Featured Research

from universities, journals, and other organizations

Key role for a protein in cell division described

Date:
December 31, 2010
Source:
Rockefeller University
Summary:
Just before a cell divides into two -- the basic act of reproducing life -- the cellular environment must be exquisitely prepared. The exact timing and localization of the vast array of molecules and processes involved in duplicating chromosomes and separating the offspring from the parent is one of the basic wonders of biology and is at the core of both healthy living and diseases such as cancer, which arise when the process goes awry. Now scientists have detailed the role of one protein, PRC1, that acts in the penultimate stage of cell division, helping to form the architectural structures, called central spindles, needed before the cell splits in two.

Just before a cell divides into two -- the basic act of reproducing life -- the cellular environment must be exquisitely prepared. The exact timing and localization of the vast array of molecules and processes involved in duplicating chromosomes and separating the offspring from the parent is one of the basic wonders of biology and is at the core of both healthy living and diseases such as cancer, which arise when the process goes awry.

Now scientists at Rockefeller University have detailed the role of one protein, PRC1, that acts in the penultimate stage of cell division, helping to form the architectural structures, called central spindles, needed before the cell splits in two.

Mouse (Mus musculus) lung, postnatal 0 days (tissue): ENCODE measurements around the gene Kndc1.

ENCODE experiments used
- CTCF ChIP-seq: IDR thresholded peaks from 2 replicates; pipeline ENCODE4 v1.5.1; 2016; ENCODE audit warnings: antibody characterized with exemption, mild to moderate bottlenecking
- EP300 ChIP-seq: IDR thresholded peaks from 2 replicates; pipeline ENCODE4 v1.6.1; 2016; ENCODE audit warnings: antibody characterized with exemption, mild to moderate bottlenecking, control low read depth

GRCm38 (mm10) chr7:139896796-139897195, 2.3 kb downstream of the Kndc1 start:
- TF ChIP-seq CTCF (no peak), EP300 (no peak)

The findings expand the understanding of how these microtubules are fashioned into place. "In the absence of PRC1, the central spindle does not form, and that's a major problem, because then the cell doesn't divide," says Radhika Subramanian, lead author on the paper published by Cell in August. "So we wanted to know how PRC1 works, and now we've got a much better idea."

Scientists have known that PRC1, for "Protein Regular of Cytokines 1," is required in yeast, plants and humans for linking together the polymers that make up spindles, called microtubules, in a specific orientation. However, how PRC1 mediates microtubule binding and crosslinking was poorly understood. Subramanian, a postdoctoral fellow in Tarun Kapoor's Laboratory of Chemistry and Cell Biology, worked with Seth Darst's Laboratory of Molecular Biophysics to solve the atomic structure of the portion of PRC1 that interacts with microtubules using X-ray crystallography. The researchers determined that PRC1 binds microtubules through a domain which includes a structure called a spectrin fold. This is surprising, the scientists say, because it's a new role for the spectrin-fold, which has not been previously shown to mediate microtubule interactions.

Going further, the scientists, in collaboration with the laboratory of Ronald Milligan at the Scripps Institute, used electron microscopy to determine the structure of pairs of microtubules crosslinked by PRC1. A high resolution image revealed a defined crossbridge conformation of PRC1 which is attained only when the crosslinker is interacting with two microtubules. These structural features provide a model for how PRC1 achieves specific crosslinking of antiparallel microtubules.

PRC1 is a nonmotor protein, meaning it does not actively drive microtubules around the cell, but rather organizes their structure. (Another family of proteins, motor proteins, do the moving.) Subramanian and her colleagues set up an in vitro fluorescence microscopy based assay in which they could observe PRC1 activity as well as that of a motor protein on the same microtubule pair and found that PRC1 did not interfere with microtubule movements driven by motor proteins.